Millimetre Astronomy Group, Herzberg Institute of Astrophysics
|Principal Investigator on a Herschel Open Time Key Project|
She is an Astronomer: How long is it since you got your maximum academic degree?
Brenda Matthews: It's been eight years since I got my PhD. I got my degree at McMaster University in Hamilton, Ontario. Dr. Christine Wilson was my PhD advisor.
SIAA: What stage of your career are you at now?
BM: I have a term position in the Millimetre Astronomy Group at HIA, after completing two postdoctoral fellowships, one at UC Berkeley and one at HIA as a Plaskett Fellow. My research focusses on the process of star formation, including the role of magnetic fields and the timescales of the phases through which dense gas collapses to form a star, and on debris disks, which are the remnant disks left behind after star and planet formation is complete. The Solar System has two components to its debris disk: the asteroid belt and the Kuiper-Edgeworth belt of comets. I am the principal investigator of a Herschel Open Time Key Project to search for debris disks around 446 nearby stars.
SIAA: What is the most senior position you have achieved?
BM: Associate Research Officer (a term position) at the Herzberg Institute of Astrophysics, an institute within the National Research Council of Canada. I turned down a faculty job in the UK to accept a Plaskett Fellowship at HIA in 2004.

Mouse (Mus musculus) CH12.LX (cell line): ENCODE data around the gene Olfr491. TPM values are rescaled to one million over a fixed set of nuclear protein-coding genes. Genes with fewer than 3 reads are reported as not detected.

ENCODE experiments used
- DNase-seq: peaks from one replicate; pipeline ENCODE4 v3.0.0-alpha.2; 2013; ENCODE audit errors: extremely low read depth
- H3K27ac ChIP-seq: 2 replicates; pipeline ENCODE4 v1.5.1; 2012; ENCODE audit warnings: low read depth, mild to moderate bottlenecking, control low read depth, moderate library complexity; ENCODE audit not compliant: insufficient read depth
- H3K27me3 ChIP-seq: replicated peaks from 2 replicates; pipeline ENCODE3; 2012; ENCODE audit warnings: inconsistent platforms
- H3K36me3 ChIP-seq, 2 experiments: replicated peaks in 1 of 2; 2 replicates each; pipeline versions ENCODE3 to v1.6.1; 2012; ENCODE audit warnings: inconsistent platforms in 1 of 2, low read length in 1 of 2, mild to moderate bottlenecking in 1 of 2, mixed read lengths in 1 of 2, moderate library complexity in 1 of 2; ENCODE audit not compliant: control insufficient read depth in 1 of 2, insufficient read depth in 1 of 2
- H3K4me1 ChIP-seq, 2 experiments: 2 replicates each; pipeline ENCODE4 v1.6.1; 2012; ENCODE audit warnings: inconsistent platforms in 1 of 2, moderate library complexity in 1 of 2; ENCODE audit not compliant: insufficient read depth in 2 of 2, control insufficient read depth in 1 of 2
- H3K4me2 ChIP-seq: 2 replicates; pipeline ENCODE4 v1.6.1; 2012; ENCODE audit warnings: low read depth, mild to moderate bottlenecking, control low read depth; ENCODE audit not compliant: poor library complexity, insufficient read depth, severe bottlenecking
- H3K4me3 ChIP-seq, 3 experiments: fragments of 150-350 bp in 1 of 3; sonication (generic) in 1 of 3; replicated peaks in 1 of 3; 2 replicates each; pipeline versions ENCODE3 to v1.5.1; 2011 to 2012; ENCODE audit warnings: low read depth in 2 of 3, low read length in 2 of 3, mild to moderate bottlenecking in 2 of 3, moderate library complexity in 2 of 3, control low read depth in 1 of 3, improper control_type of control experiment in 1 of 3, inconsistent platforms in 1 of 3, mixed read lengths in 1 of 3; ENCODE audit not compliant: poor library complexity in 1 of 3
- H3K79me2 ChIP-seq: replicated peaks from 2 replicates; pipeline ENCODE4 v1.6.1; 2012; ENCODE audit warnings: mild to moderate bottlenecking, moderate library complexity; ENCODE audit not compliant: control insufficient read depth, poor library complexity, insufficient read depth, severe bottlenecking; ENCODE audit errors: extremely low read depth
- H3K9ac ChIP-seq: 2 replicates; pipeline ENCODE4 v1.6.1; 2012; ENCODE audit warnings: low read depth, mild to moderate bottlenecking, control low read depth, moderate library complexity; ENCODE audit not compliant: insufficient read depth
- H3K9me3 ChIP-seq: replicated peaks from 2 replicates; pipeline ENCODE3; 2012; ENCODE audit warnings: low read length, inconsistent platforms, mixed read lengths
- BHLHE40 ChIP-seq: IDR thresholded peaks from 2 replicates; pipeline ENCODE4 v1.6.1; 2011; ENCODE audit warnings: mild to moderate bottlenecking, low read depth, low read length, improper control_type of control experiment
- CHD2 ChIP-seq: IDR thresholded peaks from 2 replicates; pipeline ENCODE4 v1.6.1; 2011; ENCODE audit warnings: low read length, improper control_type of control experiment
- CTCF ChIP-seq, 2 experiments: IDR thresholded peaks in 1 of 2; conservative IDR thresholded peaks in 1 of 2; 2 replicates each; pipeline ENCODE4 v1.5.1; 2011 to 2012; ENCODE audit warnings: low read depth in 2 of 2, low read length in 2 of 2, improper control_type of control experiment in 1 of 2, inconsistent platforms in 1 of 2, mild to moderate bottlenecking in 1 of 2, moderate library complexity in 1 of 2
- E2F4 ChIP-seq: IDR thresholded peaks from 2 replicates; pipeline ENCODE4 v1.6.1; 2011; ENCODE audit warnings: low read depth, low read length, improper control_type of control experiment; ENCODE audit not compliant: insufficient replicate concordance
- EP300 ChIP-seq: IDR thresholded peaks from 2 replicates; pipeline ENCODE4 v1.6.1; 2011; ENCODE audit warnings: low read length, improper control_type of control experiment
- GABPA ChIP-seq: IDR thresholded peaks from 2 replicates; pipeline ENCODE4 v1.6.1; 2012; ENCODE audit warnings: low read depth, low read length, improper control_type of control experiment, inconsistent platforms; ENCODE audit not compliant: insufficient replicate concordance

SIAA: Do you feel it was more difficult for you to get a job or a promotion in comparison with male astronomers?
BM: Since I was hired into a term position at HIA while others are hired as permanent staff, it is difficult to gauge any difference in promotion practices. Overall, I have not felt that being a woman has been a hinderance to my career advancement. Especially early on, I believe it was a benefit, since being a woman can help you stand out in a male-dominated field and make you and your work more memorable, especially if you are doing well. Early on in my career, I dealt with the two-body issue of being in a relationship with another astronomer, which can complicate issues, particularly in the search for permanent jobs. This is no longer an issue for me, but overall, it does affect more women in science than men (since women scientists are more likely to marry another scientist than male scientists are).
SIAA: Are women under-represented in your institution?
BM: There are very few women in permanent astronomy positions at HIA. None of the senior positions (i.e., director general of HIA, director of DAO) are, or have ever been, held by women. Less than 10% of the senior/permanent astronomy staff are women.
SIAA: What is your family status?
BM: I got married in 2008 to a wonderful man from Victoria, and we have just had our first child, a girl. I am originally from Toronto, Ontario and am the oldest of three children. I have a brother and sister, both of whom still live in Toronto, as do my parents. My parents are both highly supportive of education and encouraged all of us to pursue higher education.